‘The document for which probate is sought, in my view, plainly satisfies that requirement. The document commenced with the words “This is the last will and testament…” of the deceased, who was then formally identified, together with a reference to his address. The appointment of an executor, again, reflects an intention that the document be operative. The deceased typed his name at the end of the document in a place where on a paper document a signature would appear, followed by the date, and a repetition of his address. All of that, it seems to me, demonstrated an intention that the document be operative. Again, the instructions contained in the document, as well as the dispositions which appear in it, all evidence an intention that it be operative on the deceased’s death. In particular, the circumstance that the document was created shortly after a number of final farewell notes, and in contemplation of the deceased’s imminent death, and the fact that it gave instructions about the distribution of his property, all confirm an intention that the document be operative on his death. I am therefore satisfied that the deceased intended the document which he created on his iPhone to form his will. I am prepared to make the orders sought.’

Similarly, in Mellino v Wnuk, Dalton J was satisfied that, overall, the material on the DVD met the requirements for exercise of the s18 dispensing power. She said:

 ‘I’m satisfied that the DVD is a document within the meaning of the section, and I’m also satisfied that the document embodies or was meant to embody the testamentary intentions of the deceased man. I think that is clear from the fact that he has written “my will” on the DVD itself and also from the substance of what he says in the video recording on the DVD. It is clearly made in contemplation of death, and the deceased man was found dead, having committed suicide, at some point after the video recording was made. He discusses his intention to suicide in the document. He is at some pains to define what property he owns, and it seems to me quite clear that, although very informal, what the document purports to do is to dispose of that property after death.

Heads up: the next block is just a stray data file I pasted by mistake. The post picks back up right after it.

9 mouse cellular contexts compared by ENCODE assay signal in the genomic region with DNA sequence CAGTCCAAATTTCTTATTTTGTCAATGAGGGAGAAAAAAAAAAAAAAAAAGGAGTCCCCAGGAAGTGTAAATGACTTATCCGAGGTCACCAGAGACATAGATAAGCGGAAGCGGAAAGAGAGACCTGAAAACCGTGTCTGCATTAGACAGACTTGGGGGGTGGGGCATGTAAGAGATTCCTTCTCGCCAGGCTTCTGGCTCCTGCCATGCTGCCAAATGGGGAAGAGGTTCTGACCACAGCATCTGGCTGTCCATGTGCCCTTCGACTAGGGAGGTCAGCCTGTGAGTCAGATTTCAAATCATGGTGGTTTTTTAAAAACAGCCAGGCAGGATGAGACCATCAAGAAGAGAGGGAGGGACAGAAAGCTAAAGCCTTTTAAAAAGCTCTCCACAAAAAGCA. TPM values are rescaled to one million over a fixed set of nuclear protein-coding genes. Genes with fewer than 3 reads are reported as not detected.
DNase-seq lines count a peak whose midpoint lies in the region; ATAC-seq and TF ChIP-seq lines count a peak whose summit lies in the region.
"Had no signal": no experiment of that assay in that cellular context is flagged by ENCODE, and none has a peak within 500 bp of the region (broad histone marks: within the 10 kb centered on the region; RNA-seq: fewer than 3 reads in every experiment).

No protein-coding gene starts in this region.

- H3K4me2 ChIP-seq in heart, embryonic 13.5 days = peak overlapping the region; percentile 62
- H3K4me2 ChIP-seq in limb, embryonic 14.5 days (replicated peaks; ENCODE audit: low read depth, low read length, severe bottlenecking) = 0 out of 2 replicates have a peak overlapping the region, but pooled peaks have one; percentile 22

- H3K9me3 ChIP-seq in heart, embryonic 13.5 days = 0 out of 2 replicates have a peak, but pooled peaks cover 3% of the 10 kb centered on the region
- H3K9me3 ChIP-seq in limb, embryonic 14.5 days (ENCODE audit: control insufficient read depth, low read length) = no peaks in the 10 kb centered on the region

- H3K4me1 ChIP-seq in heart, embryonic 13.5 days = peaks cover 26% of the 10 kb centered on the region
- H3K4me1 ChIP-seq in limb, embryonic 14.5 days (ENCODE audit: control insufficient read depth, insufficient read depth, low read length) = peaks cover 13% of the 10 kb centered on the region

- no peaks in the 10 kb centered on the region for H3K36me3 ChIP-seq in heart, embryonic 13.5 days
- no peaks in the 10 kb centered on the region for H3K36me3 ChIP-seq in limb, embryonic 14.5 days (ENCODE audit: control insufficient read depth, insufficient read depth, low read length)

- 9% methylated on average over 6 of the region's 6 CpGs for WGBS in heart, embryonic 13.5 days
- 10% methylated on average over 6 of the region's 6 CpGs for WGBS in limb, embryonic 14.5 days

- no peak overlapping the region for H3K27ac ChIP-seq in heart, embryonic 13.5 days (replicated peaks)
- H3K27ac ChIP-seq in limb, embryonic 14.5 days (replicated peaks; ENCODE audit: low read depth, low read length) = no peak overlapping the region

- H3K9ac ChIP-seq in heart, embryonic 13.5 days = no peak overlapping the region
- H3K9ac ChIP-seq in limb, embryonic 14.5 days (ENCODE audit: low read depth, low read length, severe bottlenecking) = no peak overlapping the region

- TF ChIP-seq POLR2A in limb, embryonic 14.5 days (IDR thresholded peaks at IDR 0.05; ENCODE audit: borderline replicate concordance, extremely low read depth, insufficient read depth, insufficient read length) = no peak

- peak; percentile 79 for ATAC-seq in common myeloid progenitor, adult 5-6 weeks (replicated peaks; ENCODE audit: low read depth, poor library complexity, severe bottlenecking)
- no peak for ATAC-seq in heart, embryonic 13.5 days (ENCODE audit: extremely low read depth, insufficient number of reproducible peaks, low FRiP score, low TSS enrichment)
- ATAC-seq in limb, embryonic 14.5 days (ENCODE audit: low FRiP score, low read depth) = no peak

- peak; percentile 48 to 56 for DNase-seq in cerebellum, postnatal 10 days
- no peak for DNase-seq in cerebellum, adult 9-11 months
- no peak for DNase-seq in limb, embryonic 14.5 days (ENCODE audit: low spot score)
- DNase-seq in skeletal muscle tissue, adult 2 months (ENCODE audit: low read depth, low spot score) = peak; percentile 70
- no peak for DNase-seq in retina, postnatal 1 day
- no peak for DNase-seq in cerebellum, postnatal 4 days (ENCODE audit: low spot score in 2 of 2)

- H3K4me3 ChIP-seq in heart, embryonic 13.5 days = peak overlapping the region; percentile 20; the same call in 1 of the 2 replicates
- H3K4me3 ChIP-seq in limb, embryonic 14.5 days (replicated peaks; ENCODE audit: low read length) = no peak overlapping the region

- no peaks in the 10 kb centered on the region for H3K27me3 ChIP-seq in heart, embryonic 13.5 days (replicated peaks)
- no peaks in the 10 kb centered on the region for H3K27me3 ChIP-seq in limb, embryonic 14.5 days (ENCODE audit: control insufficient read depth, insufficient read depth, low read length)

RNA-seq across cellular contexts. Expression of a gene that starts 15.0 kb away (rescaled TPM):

‘Further, I am satisfied that the substance of the recording on the DVD demonstrates that the DVD itself without any more formality on the part of the deceased man would operate upon his death as his will. He comes very close to saying that exact thing informally, explaining that he’s no good with paperwork and that he hopes that his recording will be sufficiently legal to operate to dispose of his property.

‘So it seems to me that the three tests which the court traditionally has regard to are satisfied.’

The will must, apart from the formal requirements, be otherwise valid

It should not be overlooked that, apart from the formal requirements and the possible exercise of the judicial dispensing power, the will that is sought to be admitted to probate must otherwise satisfy the requirements for a valid will, including the relevant mental elements. The testator must therefore:


  • have the requisite testamentary capacity when they made the relevant document;
  • know and approve the contents of the document; and
  • not be the subject of any undue influence, duress or other such vitiating element.17



It can be expected that the occurrence of non-paper wills, such as wills on computers, tablets and in the ‘cloud’, will increase. The watchwords for Australian practitioners will be ‘vigilance’ and ‘extensive enquiries’. Care must be taken to engage in a thorough search among a deceased’s papers, computer, smartphone and cloud documents. Family members and friends, and potentially other advisors, such as solicitors, accountants and financial planners, will need to be consulted, and asked whether such informal documents are likely to be found. Enquiries may then, in such cases, need to be made as to what actions the deceased may have taken and what they may have communicated to other such persons as regards their intentions with respect to the particular document or documents located. This will be particularly so in the sad event of suicide cases. As the cases to date show, there can be a fine line as to whether the court is satisfied that the elements of the dispensing power are met in a particular case. The words and actions of the deceased can decide on which side of the line the decision will fall.

  • 1Succession Act 2006 (NSW), s6; Wills Act 2000 (NT), s8; Succession Act 1981 (Qld), s10; Wills Act 1936 (SA), s8; Wills Act 2008 (Tas), s8; Wills Act 1997 (Vic), s7. Under s9 Wills Act 1968 (ACT) and s8 Wills Act 1970 (WA), the former requirement that the testator must execute the will in the presence of at least two witnesses all being present at the same time is retained
  • 2Wills Act 1968 (ACT), s11A; Succession Act 1981 (Qld), s18; Succession Act 2006 (NSW), s8; Wills Act 2000 (NT), s10; Wills Act 1936 (SA), s12; Wills Act 2008 (Tas), s10; Wills Act 1997 (Vic), s9; Wills Act 1970 (WA), s32
  • 3(2000) 49 NSWLR 739; [2000] NSWSC 846/
  • 4[2012] NSWSC 594
  • 5[2002] VSC 83
  • 6Interpretation of Legislation Act 1984 (Vic), s38
  • 7[2011] QSC 243
  • 8[2013] QSC 322 at [4]
  • 9[2013] QSC 336
  • 10(1994) 33 NSWLR 446 at 455
  • 11At [83]
  • 12Thorn v Dickens [1906] WN 54
  • 13[2001] NSWCA 408 at [56]
  • 14See Re Cardie [2013] QSC 265
  • 15Succession Act 2006 (NSW), s8
  • 16At [8] and [9]
  • 17For example, Dawson v Peters [2007] NSWSC 1329
Author block
Rob Cumming

Rob Cumming TEP is Special Counsel at McInnes Wilson Lawyers and an Accredited Specialist (Qld) in succession law.